I drove up and down the seawall, over and over again, just like I did when I was a kid learning to drive. I drove by new businesses and old haunts, past miles of sandy beach and restaurants where we’d order shrimp po-boys and fried hushpuppies. I drove to the far east end, where kids would drag race, and then back to the west side, where we’d gather on Saturday nights to gossip with friends and flirt with boys.
The window was down so my hair got wild and tangled and messy. The radio was cranked and when the first 30 seconds of “Every Little Thing She Does is Magic” began its steady rise and haunting swell, I almost lost my mind. Everything about the day felt familiar and warm and safe. Everything about it reminded me of being 16 again. Everything except my reflection in the rear-view mirror.
And then, because I was alone and feeling grossly sentimental, I drove myself out to our old house, which my mom sold about five years ago. Childhood homes are emotional landmines, and that day I really, really wanted to feel the hit. I pulled slowly into the old cul-de-sac, and geared myself up for a really good cry. Instead, I laughed. For no logical reason, an enormous and beautiful peacock was strutting around my old front yard, as if I had spent my childhood on some magical wildlife preserve. It was one of the oddest things I’ve ever seen, and for a minute, I was sure I imagined it. Life is so cool, isn’t it? And weird. Life is really, really weird.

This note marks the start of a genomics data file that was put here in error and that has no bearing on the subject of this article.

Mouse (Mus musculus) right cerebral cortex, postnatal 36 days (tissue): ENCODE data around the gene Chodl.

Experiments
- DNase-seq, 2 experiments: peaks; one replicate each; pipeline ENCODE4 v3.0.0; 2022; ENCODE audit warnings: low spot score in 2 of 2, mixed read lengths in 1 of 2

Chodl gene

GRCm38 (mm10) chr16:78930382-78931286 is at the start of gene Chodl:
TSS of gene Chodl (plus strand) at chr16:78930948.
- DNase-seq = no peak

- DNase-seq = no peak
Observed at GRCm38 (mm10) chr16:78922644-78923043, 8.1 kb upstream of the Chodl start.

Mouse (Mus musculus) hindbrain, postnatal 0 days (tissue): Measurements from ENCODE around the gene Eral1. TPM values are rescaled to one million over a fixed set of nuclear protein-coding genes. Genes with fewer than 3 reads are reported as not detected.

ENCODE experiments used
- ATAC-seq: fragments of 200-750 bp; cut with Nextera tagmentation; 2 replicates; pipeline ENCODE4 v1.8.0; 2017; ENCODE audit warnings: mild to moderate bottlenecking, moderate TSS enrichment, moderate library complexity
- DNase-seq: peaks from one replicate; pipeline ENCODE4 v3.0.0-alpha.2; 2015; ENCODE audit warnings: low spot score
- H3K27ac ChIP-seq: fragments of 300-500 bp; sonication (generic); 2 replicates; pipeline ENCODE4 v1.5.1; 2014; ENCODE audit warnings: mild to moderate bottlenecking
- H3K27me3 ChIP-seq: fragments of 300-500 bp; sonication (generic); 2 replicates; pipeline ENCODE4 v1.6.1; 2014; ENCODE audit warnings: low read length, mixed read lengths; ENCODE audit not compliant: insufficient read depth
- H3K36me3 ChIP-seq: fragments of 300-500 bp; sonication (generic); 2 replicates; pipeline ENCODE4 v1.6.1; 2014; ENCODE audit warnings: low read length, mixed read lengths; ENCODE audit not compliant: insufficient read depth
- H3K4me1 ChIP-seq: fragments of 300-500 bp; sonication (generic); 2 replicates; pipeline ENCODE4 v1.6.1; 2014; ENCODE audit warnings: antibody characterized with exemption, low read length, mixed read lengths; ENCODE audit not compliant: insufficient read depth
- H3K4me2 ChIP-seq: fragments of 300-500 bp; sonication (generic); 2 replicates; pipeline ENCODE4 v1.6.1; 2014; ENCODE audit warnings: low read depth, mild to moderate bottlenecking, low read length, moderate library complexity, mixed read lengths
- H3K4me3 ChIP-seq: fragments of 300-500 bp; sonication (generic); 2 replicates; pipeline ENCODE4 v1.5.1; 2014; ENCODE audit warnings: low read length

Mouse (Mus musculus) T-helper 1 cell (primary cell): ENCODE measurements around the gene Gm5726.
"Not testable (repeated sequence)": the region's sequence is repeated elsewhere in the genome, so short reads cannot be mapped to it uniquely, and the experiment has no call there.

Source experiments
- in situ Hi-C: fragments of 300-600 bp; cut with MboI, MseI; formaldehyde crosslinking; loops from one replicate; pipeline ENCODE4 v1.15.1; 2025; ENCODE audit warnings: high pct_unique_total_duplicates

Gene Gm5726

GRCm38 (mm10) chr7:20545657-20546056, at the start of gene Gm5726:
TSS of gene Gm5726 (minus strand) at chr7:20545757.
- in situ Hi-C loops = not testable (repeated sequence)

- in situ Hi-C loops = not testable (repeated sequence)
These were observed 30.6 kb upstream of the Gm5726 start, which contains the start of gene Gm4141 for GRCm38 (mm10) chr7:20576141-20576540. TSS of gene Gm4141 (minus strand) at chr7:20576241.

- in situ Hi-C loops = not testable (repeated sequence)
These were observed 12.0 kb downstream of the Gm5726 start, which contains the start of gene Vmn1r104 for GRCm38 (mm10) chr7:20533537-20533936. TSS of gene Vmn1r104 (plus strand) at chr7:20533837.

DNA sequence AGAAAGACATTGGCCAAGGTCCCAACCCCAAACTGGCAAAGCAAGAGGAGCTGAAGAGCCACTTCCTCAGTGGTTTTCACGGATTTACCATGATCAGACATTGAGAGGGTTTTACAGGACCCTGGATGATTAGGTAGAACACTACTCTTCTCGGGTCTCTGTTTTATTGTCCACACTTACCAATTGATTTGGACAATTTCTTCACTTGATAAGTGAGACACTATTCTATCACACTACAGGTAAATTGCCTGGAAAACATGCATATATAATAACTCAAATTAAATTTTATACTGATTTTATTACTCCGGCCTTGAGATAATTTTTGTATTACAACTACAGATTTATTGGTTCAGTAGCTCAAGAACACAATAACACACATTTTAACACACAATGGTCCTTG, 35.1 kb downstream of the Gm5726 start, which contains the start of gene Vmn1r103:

It struck me then how something so familiar can also feel so foreign. How time and distance and perspective can shift expectations and routines and lifestyles, even accents.
It’s almost 20 years now since I lived in Galveston, and the truth is, it will always be my hometown but I no longer consider it home. I am almost 100% positive I will never live there again, and though I think of it fondly and often, I don’t spend an inordinate amount of time longing for its grasp.
Let’s put it this way: I bought a souvenir t-shirt while I was in town. If anything proves I’m no longer a local, it’s that.
I notice the quirks and charms of my hometown in a way that I never could when I lived there, which is perhaps less a result of being an outsider peeking in and more the result of a grown-up looking back with great affection. I feel gratitude to have been raised in a place where women call their contemporaries miss and their elders ma’am. To have grown up in a town where you can wish your friend happy birthday by placing an ad in the local paper, and you are nearly always recognized at the grocery store. My parents did me a great service by raising me and my brother in that town. And I did myself a service by exploring other places and wandering other roads, even when the path was very unclear.
I learned to love driving again by going back to the first place I ever did it. How’s that for a circular ending? And though my husband is always missed when he’s not around, the journey would not have been the same with a guy from Queens along for the ride.
If he had come, I wouldn’t have pushed myself to rent a car and drive to and from the Houston airport. I wouldn’t have had the luxury of driving around by myself for hours, reminiscing like crazy as I wove that little red car up and down memory lane.
And I wouldn’t have had him on the other side, standing outside La Guardia in the pouring rain with open arms, waiting to welcome me home.